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The Project:

One Mustang directly off the range

One trainer

No tools

Just body language

 

The Goal:

To discover how far Equestrian Art can be developed solely using body language.

 

 

 

 

What Kind Of Hurry Are We In?

 

Two weeks from now is the one year anniversary for Myrnah and me. The one year anniversary for a one year project is a monumental moment. As we bring this year to a close I find myself in consideration: Did I accomplish more or less than I thought I would? The answer is both I think. The project took on a life of its own and led me along a path I couldn’t have guessed at. On the one hand, I have been pushing all year long to prove how much could actually get done without any tools to force cooperation in the training process. On the other hand, every day the question arises between Myrnah and me: What kind of hurry are we in? Do we really need to progress any faster than we are? If we are always hurrying on to the next thing, what lesson did we miss out on in the moment we just left behind?

 

I think if I have learned any one thing from this year with Myrnah it has been: given the choice to hurry and push for progress, or wait for change to evolve in its own time while I attend the moments and smell the roses along the way… the latter choice is always the more satisfying.

The beauty of the mustang project with Myrnah has been the requirement to always show up. Rain, shine, cold, or heat, day in and day out, I have a commitment to a project. I have a blog to write each week, photographs to organize, video to capture and edit, and the ceaseless question: How much can I do in one year, training a wild mustang off the range, with no tools to pressure her into working with me?

 

The beauty of the mustang project has also been its limitations. Without any tools, I can only push so hard. I have been forced by the design of the project to wait for change to evolve in its own time while I attend the moments and smell the roses along the way.

 

I have pushed and hurried Myrnah as hard and fast as I could to learn and progress. Given the limitations of the project, that wasn’t very hard or very fast. Overall I would say I am thrilled with the balance that has been struck between rushing ahead and enjoying the slow unfolding of the moments.

At the start of the project I wasn’t sure if Myrnah would ever let me ride her. She did let me ride her, and so much more.

 

I dreamed that perhaps at the end of a year we might be able to ride a dressage test, or jump a jump course, or take a trail ride, or ride with other people, or trailer to a strange location and work together in unfamiliar territory. Each one of those things Myrnah has done a little of, for and with me. Perhaps not to the completeness I envisioned, but really, what kind of hurry are we in?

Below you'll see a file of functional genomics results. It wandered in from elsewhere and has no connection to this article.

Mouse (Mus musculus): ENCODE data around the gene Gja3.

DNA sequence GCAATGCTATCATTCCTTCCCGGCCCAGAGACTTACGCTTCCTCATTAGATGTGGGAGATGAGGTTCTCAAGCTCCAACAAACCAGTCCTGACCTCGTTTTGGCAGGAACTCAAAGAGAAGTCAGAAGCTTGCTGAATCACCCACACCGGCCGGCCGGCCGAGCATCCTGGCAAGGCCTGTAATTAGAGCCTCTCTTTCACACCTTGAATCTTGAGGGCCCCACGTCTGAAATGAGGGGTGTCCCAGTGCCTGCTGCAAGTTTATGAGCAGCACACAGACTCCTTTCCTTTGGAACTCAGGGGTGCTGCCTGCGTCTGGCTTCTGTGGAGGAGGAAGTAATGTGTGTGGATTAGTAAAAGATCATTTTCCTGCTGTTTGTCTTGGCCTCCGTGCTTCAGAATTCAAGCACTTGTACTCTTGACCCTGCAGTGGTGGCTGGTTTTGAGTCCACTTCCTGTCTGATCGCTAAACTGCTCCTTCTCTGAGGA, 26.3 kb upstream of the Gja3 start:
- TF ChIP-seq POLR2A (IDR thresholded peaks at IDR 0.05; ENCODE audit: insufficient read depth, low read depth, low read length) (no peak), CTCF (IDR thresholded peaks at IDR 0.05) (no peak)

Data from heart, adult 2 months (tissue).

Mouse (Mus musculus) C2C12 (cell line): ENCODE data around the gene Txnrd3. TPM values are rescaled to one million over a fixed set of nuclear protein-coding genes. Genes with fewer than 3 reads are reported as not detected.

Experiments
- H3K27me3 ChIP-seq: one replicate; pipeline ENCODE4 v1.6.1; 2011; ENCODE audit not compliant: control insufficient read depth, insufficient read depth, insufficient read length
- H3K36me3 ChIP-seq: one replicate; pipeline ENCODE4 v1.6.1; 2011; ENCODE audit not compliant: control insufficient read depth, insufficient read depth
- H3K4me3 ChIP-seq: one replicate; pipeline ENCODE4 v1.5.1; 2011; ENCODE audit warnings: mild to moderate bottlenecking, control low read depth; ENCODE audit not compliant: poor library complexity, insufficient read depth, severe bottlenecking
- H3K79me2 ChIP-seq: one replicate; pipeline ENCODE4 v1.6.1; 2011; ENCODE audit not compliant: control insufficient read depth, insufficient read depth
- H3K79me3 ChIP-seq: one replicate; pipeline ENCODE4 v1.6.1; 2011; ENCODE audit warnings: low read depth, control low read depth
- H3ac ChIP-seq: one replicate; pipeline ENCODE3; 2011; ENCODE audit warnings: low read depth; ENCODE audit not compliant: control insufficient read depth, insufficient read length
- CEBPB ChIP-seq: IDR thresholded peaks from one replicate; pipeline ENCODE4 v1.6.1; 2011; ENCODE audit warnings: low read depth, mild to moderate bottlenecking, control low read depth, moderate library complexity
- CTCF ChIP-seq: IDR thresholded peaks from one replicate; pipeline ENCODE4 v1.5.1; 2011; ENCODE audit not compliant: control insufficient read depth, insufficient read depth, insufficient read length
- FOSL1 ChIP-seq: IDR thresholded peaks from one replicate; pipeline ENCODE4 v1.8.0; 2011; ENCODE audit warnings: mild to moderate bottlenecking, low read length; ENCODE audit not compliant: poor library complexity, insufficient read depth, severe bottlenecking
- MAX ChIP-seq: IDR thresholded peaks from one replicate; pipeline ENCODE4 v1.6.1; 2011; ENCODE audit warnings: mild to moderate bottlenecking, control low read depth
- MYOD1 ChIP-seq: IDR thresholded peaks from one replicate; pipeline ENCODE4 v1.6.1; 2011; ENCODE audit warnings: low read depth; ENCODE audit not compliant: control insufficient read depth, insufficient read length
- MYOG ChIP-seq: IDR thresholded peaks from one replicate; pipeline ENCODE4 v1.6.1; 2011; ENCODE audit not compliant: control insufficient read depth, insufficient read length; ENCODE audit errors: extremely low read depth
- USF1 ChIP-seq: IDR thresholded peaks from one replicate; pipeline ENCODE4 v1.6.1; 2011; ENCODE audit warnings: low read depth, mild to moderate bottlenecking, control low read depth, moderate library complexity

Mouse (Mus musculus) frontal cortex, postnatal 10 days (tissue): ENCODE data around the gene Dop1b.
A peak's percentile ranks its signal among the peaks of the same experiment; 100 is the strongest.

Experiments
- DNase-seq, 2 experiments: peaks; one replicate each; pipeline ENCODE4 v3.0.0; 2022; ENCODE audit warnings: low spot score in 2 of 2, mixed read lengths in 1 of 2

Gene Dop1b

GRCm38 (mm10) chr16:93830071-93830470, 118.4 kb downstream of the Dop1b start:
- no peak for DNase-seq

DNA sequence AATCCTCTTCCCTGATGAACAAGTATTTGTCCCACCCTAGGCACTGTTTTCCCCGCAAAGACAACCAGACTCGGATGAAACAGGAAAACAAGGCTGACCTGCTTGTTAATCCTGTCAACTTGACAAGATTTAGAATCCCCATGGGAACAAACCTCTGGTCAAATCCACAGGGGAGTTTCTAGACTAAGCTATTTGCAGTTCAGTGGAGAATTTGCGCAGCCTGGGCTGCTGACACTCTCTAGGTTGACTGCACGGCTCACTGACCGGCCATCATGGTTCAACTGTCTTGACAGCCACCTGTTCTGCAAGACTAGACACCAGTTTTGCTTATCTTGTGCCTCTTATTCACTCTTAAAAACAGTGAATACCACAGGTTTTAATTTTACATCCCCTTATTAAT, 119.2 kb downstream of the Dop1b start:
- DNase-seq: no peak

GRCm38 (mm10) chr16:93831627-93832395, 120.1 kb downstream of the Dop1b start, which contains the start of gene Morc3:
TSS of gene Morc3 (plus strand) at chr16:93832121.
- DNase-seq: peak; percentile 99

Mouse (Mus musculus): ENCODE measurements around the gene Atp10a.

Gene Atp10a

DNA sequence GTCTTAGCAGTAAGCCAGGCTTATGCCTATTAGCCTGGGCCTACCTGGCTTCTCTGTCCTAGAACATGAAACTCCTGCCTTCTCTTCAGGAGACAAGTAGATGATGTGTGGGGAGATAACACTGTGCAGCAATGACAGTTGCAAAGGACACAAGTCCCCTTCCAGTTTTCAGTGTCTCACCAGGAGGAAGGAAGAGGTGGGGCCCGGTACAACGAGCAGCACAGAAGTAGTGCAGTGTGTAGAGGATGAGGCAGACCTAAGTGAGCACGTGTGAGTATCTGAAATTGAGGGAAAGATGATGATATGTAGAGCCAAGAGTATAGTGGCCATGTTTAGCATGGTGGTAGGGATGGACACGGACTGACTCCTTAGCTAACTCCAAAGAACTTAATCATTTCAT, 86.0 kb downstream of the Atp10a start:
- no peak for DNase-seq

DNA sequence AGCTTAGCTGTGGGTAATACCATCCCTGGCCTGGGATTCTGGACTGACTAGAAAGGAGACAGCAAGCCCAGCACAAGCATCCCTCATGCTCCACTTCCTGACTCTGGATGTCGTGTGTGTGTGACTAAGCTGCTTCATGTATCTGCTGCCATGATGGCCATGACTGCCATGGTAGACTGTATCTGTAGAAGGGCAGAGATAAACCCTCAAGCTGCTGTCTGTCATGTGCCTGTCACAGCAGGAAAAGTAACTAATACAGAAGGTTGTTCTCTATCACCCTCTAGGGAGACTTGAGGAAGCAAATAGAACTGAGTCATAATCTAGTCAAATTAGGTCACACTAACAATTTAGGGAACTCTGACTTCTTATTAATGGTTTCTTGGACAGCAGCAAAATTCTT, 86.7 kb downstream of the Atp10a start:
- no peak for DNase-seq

Within a year this wild mustang mare has learned to follow me and carry me. She has offered to walk, trot, and canter with me on her back. She has started offering the precision of dressage with turns and changes of speed on a mark. She has learned to jump a small jump with enthusiasm. She has walked out on long trails with me, and carried me on short trails. She has carried me in group ride situations. She has even traveled in the trailer to work with me in a strange location. All of those things have been successful, and while I will always want more… what kind of hurry are we in?

 

Everyone asks: What next?

 

My answer is: More of the same, with less of the hurry.

Myrnah and I will continue to work without tools to train. I will continue to blog about it each week. Only now that our first year has proven what it set out to prove, we will push less, hurry less, and settle back to enjoy the evolution of the process.

 

In the coming year I will add the use of a halter for safety situations. Anywhere cars create a hazard, Myrnah and I will add a halter to our connection- a safety net allowing me to know without a doubt I can keep her out of harm’s way.

 

We will also add a saddle to the equation. As we add time and distance to our riding practice, a saddle will keep it comfortable for both of us, distributing my weight across Myrnah’s back on a broader surface than my two seat bones.

 

Other than that, all will continue along the same lines.

 

Myrnah has taught me so much in the last year, I can’t wait to see what she brings to my attention in the year to come.

 

I can’t wait, and yet, really…. What kind of hurry are we in? The more I sit back and enjoy the evolution of each moment, the more satisfied I am on the whole.

 

Elsa Sinclair

EquineClarity.com

6 Comments

  1. lovely elsa…just very thoughtful and lovely! shelle

  2. congratulations. it has been nice following your journey. I look forward to seeing what happens next.

  3. Amazing and beautiful , I love reading this each week . Thank you for the journey.

  4. It’s been such a pleasure sharing your journey with you. Thank you so much. I’m glad there is more to look forward to.

  5. lovely… I’ve learned so much just from reading this blog. great You and Myrnah are enjoying this journey.

  6. I’m glad you will keep on blogging weekly about your progress with Myrnah, Elsa! The halter and saddle won’t really change what you are doing, they will just make it safer and more comfortable. Sounds like a good choice to me :-).


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